Awards Daily’s Megan McLachlan talks to GaTa from Dave on FX about his first acting role. . .playing himself.
As Dave’s manager Mike (Andrew Santino) acknowledges in the episode “Hype Man” of FX’s Dave, based on the life of rapper Lil Dicky, it is ironic for a hype man (the person who gets the audience revved up before a show) to be clinically depressed. And yet this wasn’t a diagnosis written into the show to make a statement—this really happened.
In the fifth episode of its first season, the comedy series gets a little serious when it focuses on Dicky’s hype man GaTa, playing a version of himself, when he reveals to his friends that he’s bipolar. It’s a stunning scene, that has so much authenticity and heart that people immediately started talking about GaTa as an Outstanding Supporting Actor Comedy Emmy hopeful.
I chatted with GaTa about what it was like to pull back this layer about himself, in his first ever role as an actor, and what he’s learned from playing the part he was literally born to play.
Awards Daily: I was blown away by your performance on Dave. You’ve never taken an acting lesson, and you have your first TV role, playing a version of yourself. That’s quite the feat! Did you do any kind of preparation for this role?
GaTa: Oh, no. Definitely not. I didn’t do no type of preparation. I just wanted to shoot from the heart, straight from the hip. The only thing I really prepared for was every day being long and working hard and trying to be better every day. That’s it.
AD: I talked to [showrunner] Jeff Schaffer and he said how authentic everything is on the show, and that really speaks to that. All of Dave’s friends fulfill something in his goal as a rapper. Mike’s business. Elz is creativity. How would you describe Dave and GaTa’s relationship and how does Dave fulfill GaTa?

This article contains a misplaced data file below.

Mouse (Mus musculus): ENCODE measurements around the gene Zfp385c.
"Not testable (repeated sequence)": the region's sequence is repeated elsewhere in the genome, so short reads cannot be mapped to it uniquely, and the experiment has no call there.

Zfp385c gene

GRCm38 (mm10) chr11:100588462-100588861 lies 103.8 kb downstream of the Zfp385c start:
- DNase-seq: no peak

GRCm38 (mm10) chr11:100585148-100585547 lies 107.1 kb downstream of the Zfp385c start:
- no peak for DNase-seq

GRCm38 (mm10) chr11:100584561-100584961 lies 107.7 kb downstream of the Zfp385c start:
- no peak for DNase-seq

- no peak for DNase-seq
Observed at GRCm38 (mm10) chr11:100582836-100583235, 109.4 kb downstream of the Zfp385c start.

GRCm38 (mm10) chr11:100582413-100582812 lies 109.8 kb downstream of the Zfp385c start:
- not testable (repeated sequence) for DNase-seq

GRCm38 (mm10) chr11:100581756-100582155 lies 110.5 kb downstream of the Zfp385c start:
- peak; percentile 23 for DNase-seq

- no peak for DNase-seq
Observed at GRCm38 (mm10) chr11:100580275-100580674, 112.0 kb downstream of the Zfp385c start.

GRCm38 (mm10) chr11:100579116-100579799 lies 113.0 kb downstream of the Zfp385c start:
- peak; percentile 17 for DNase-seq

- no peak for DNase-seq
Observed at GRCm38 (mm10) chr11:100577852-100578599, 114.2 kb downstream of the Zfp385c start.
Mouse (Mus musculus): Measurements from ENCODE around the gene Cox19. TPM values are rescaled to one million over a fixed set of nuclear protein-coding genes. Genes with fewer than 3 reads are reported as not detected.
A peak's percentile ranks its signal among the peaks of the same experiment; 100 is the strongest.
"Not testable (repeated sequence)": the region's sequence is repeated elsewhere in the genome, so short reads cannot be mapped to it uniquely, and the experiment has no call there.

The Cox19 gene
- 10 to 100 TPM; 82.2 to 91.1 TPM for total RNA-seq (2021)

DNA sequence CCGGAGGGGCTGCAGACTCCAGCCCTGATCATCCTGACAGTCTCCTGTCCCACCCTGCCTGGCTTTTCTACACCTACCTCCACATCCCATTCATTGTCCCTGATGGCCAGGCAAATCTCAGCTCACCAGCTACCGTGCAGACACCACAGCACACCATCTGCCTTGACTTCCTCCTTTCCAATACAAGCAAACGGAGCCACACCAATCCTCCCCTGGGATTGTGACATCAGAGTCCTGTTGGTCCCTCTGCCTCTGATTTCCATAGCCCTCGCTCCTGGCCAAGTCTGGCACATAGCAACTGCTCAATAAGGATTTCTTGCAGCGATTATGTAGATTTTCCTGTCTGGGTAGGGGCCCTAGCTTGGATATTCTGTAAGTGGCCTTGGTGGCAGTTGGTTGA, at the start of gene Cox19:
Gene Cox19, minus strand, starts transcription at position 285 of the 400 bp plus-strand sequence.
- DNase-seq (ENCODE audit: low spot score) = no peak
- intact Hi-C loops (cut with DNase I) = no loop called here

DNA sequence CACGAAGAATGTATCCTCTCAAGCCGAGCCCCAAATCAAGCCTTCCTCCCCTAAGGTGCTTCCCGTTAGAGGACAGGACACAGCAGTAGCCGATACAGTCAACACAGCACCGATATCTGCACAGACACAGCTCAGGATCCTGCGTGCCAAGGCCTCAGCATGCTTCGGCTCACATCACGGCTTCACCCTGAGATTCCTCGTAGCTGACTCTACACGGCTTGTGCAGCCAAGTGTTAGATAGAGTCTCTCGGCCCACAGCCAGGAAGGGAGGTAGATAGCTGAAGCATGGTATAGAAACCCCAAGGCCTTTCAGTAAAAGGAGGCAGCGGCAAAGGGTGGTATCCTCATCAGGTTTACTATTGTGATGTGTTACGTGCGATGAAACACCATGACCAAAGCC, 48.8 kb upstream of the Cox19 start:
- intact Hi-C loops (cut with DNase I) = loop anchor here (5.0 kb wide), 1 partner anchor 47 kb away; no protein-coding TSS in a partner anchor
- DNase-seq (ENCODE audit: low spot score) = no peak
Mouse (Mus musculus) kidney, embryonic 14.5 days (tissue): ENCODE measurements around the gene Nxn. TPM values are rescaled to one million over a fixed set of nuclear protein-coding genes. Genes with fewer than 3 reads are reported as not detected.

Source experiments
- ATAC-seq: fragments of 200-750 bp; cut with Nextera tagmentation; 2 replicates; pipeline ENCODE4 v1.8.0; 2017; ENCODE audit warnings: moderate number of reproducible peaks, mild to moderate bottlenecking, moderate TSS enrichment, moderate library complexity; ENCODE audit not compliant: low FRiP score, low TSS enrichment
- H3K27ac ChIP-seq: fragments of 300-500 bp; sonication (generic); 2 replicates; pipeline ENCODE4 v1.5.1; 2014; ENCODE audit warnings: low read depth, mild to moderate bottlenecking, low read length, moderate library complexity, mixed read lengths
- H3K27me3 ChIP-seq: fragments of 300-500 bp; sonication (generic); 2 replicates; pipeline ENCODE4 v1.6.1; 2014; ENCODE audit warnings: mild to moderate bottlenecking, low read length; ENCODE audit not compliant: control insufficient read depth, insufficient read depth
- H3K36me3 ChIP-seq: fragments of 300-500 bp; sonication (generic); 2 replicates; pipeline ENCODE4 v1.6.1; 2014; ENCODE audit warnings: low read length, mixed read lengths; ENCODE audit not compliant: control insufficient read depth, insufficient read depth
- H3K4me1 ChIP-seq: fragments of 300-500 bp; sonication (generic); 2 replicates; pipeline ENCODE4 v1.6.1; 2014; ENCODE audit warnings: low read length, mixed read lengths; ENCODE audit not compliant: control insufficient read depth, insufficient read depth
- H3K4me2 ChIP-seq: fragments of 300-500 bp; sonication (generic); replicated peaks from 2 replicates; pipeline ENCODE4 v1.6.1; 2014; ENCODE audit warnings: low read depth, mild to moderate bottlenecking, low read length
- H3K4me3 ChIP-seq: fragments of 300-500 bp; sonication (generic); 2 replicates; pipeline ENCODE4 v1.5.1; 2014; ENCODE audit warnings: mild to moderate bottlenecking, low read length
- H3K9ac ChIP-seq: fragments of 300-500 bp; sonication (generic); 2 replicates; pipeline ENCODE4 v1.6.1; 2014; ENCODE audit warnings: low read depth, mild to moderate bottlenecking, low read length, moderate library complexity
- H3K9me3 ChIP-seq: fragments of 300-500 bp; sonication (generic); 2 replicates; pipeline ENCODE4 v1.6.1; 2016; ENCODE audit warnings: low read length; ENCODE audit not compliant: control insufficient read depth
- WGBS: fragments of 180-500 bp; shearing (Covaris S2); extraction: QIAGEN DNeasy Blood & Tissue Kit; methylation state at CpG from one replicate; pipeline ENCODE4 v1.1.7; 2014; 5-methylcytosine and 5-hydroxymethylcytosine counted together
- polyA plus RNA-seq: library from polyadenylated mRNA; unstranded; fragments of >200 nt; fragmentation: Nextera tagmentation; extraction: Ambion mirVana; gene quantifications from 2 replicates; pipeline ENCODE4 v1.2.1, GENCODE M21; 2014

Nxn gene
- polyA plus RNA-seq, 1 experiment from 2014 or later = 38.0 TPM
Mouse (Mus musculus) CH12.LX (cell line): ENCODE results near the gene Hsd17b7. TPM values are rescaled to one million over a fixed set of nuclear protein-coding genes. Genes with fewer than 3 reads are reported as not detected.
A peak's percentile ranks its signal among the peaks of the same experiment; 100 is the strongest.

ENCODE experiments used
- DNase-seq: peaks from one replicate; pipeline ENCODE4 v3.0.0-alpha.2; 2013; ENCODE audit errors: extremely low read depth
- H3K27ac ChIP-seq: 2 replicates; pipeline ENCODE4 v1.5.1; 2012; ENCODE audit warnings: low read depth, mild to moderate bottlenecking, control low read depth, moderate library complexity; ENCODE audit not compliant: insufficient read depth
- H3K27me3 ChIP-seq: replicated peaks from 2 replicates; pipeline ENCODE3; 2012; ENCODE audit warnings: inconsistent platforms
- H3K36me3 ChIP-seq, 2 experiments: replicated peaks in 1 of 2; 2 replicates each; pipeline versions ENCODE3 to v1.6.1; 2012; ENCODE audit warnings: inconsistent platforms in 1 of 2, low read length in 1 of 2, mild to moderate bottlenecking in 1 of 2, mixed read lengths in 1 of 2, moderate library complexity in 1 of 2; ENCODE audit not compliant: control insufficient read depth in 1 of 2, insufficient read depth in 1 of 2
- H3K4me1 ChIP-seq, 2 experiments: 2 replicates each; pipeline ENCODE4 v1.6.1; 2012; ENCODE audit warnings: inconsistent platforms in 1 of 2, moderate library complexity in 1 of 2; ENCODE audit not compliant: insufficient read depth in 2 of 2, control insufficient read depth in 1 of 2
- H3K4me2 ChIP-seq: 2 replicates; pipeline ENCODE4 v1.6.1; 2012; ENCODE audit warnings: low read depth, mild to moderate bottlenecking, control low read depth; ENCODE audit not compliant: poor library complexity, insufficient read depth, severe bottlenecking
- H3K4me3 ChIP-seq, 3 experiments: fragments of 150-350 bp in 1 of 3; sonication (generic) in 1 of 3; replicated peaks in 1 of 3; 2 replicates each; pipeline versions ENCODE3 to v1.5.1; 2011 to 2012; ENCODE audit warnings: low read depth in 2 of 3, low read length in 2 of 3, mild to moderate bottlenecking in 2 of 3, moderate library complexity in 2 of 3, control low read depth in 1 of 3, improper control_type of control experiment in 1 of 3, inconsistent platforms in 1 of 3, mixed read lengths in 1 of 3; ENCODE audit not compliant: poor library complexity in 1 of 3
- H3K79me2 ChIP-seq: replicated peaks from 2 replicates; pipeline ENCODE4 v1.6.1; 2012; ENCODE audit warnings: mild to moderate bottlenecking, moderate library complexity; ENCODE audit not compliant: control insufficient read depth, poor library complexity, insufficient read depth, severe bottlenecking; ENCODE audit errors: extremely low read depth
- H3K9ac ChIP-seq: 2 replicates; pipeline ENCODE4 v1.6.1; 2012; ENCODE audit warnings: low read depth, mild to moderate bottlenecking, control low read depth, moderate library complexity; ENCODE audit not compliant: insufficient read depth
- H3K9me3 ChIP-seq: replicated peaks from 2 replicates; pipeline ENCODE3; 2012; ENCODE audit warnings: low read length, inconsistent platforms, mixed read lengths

GaTa: Honestly, I think me and him are like water and oil. We’re total opposites, but when we come together, it’s like we really mesh very well. It’s like an unheard of mesh, because we come from two different worlds. Dave, he’s very intelligent and very ambitious, and I feel like I’m intelligent, but in a different type of space or world. As far as my education, I didn’t finish college. Everything he knows, that I don’t know, as far as finances, business—he teaches me. It’s about patience. I come from a different environment. I grew up in South Central Los Angeles, so my mindset, I’m thinking about the next step, he’s thinking about five or 10 years from now. I’ve developed a lot of patience with him. He’s taught me a lot of great things. We have a Kobe and Shaq type of relationship.
AD: What does GaTa fulfill for Dave?
GaTa: I think I give him the ultimate confidence, as far as believing in yourself and never being afraid to be who you are, not worrying about opinions and more so day-to-day stuff like having the confidence to speak to a girl, tell her she’s hot, without thinking twice. Little stuff like that, trying on a different shirt with some different type of pants. As far as the music stuff, he got that. I just help him with his day-to-day confidence and being that extra battery in his pack, because you always need people to have your energy and I think my level of energy matches his.
AD: The “Hype Man” episode is all about you. How did the decision to reveal your bipolar diagnosis on the show come about?
GaTa: It took a little while for me to make the decision, but it came about just knowing that I had a great support system behind me. I had Michael Hertz, who manages Dicky and myself. My mom and sister were always in my corner, just going through the whole process. At first, I didn’t want to reveal it, because I was embarrassed, but my support system they reinforced there’s nothing to be embarrassed of; you’re going to help people by sharing your story. There are many people around the world just like you. Once they made me feel comfortable and knowing it was going to be all right, that I was keeping healthy and taking my medicine, that’s when I really wanted to share it with people. There’s a heavy dark stigma around bipolar and mental health awareness in the Black community, and especially in the music industry, too, with being a man.